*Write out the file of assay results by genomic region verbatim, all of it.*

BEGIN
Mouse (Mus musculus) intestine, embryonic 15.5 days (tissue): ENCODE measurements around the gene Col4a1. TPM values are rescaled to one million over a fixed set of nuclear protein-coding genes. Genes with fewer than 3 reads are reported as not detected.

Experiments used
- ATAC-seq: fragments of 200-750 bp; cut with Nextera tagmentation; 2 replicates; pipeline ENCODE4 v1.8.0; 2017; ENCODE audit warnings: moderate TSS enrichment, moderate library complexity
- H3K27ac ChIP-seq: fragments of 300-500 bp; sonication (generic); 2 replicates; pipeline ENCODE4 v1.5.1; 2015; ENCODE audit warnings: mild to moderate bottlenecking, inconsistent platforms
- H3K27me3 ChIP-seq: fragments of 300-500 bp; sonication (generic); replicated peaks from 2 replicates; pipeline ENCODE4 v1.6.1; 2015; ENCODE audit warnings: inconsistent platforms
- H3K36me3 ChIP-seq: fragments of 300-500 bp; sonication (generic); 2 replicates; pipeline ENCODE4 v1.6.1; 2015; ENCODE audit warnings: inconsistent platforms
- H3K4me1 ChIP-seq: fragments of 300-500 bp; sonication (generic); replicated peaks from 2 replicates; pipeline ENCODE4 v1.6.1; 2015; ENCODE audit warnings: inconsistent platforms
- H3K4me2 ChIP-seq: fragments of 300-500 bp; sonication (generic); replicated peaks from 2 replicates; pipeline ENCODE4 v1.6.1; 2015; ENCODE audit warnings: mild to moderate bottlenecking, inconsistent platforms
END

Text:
Mouse (Mus musculus) intestine, embryonic 15.5 days (tissue): ENCODE measurements around the gene Col4a1. TPM values are rescaled to one million over a fixed set of nuclear protein-coding genes. Genes with fewer than 3 reads are reported as not detected.

Experiments used
- ATAC-seq: fragments of 200-750 bp; cut with Nextera tagmentation; 2 replicates; pipeline ENCODE4 v1.8.0; 2017; ENCODE audit warnings: moderate TSS enrichment, moderate library complexity
- H3K27ac ChIP-seq: fragments of 300-500 bp; sonication (generic); 2 replicates; pipeline ENCODE4 v1.5.1; 2015; ENCODE audit warnings: mild to moderate bottlenecking, inconsistent platforms
- H3K27me3 ChIP-seq: fragments of 300-500 bp; sonication (generic); replicated peaks from 2 replicates; pipeline ENCODE4 v1.6.1; 2015; ENCODE audit warnings: inconsistent platforms
- H3K36me3 ChIP-seq: fragments of 300-500 bp; sonication (generic); 2 replicates; pipeline ENCODE4 v1.6.1; 2015; ENCODE audit warnings: inconsistent platforms
- H3K4me1 ChIP-seq: fragments of 300-500 bp; sonication (generic); replicated peaks from 2 replicates; pipeline ENCODE4 v1.6.1; 2015; ENCODE audit warnings: inconsistent platforms
- H3K4me2 ChIP-seq: fragments of 300-500 bp; sonication (generic); replicated peaks from 2 replicates; pipeline ENCODE4 v1.6.1; 2015; ENCODE audit warnings: mild to moderate bottlenecking, inconsistent platforms